483. INTRAOPERATIVE EVALUATION OF HIATAL HERNIA SIZE AND CANDIDACY IN TIF ELIGIBLE PATIENTSMadison Harrison, Erik Stiles, Michal Hubka
- General Medicine
Transoral incisionless fundoplication (TIF) is gaining prominence in treatment of gastroesophageal reflux disease (GERD) for patients with absent or small hiatal hernia. As TIF gains popularity, appropriate patient evaluation and selection is paramount in establishing anatomical candidacy hence successful outcome. We evaluated patients who were intended to be treated with TIF and underwent a standard evaluation but instead underwent robotic hiatal hernia repair. We compared their preoperative evaluation of hernia size with intraoperative findings.
A cohort of seventy-six patients from a single-center database from January 2020 to March 2023 were retrospectively analyzed. All were deemed candidates for TIF based on our inclusion criteria (pH confirmation of GERD, hiatal hernia <2 cm) and underwent preoperative testing with endoscopy, esophagram, pH and manometry. Twenty-seven of these patients either were denied TIF by their insurance company or had personal preference for surgery (daVHH) over endoscopic intervention and underwent robotic assisted paraesophageal hernia repair. We examined intraoperative measurements of hiatal hernia size and EG junction anatomy and compared them to standard preoperative evaluation.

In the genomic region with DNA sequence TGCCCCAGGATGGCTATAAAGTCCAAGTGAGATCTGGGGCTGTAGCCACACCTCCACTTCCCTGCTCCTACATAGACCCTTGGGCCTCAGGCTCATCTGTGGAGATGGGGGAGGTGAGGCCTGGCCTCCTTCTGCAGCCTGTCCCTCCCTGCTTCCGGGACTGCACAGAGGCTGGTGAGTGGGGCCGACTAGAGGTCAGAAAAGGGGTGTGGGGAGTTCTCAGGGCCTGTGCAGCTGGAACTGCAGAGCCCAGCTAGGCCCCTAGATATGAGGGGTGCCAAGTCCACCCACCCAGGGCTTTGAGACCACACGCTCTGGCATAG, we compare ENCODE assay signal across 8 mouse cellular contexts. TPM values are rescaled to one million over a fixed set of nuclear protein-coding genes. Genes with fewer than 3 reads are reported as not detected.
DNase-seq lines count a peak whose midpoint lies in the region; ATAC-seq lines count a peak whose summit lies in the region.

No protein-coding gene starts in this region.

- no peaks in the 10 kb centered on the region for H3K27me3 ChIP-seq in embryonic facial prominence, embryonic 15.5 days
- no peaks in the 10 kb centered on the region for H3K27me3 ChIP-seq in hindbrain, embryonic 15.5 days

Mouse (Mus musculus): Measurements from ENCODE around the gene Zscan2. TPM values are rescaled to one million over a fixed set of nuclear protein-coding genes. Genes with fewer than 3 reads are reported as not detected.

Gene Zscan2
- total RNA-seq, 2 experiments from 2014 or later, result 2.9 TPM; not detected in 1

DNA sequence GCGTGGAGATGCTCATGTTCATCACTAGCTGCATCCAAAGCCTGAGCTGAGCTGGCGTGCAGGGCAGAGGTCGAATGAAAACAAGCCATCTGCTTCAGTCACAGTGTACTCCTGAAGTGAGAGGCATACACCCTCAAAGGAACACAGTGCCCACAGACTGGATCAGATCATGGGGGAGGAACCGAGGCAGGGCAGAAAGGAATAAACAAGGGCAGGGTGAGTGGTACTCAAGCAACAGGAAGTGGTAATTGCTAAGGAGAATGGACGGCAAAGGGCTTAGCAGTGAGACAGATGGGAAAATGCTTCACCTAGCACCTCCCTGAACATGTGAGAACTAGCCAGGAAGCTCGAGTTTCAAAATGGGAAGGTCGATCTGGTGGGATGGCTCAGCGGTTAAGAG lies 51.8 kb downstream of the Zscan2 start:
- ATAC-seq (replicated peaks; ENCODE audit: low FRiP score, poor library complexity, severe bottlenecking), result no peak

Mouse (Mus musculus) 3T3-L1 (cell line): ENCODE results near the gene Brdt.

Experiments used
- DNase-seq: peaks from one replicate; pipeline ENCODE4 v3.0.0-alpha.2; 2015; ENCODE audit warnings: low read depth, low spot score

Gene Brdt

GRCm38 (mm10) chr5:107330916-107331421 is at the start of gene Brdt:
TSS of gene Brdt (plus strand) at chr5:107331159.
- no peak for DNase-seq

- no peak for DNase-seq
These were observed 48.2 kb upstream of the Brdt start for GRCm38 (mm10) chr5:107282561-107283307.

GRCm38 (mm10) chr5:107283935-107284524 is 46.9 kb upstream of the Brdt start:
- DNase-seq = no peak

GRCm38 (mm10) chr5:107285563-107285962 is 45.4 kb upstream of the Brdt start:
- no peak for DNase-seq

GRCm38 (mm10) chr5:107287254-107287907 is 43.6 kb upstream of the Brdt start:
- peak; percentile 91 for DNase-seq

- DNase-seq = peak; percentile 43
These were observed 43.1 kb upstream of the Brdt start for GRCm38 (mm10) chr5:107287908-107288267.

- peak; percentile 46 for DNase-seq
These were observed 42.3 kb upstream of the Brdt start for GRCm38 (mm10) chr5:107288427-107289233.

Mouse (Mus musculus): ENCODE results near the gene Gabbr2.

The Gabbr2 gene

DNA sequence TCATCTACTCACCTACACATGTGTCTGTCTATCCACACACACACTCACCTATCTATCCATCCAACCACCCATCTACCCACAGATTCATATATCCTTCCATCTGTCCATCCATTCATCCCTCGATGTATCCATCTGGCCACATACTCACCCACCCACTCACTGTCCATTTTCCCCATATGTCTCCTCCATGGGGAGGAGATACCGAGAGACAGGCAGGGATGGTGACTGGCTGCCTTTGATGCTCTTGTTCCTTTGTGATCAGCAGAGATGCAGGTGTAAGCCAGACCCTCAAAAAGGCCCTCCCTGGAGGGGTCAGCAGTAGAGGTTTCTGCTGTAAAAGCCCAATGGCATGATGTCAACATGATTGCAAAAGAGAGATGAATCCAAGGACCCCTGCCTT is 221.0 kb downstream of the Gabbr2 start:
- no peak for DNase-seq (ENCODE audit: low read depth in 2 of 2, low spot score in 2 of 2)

On pre-operative endoscopy 23 patients were found to have no hiatal hernia, 20 were found to have a small hernia, 3 a medium hernia, and 1 a large hernia. Esophagram evaluation demonstrated no hiatal hernia in 17 patients and a small hernia in 23 patients. The average hiatal hernia size seen during manometry was 0.54 cm (0–2 cm) while the average hernia seen intra-operatively was 3.26 cm (1.5–4.8 cm). There was a significant difference between preoperative hernia size evaluated by manometry and intraoperative hernia size (p-value 0.04).
Standard preoperative evaluation of patients intended to be treated with TIF appears to have a tendency to underestimate the size of hiatal hernia and omits evaluation of paraesophageal anatomy. This can lead to poor patient selection of failure of this treatment modality. Addition of cross-sectional imaging to the evaluation of patients with small hiatal hernias can facilitate a more meaningful therapeutic decision making for endoscopic, surgical, and combination treatment options.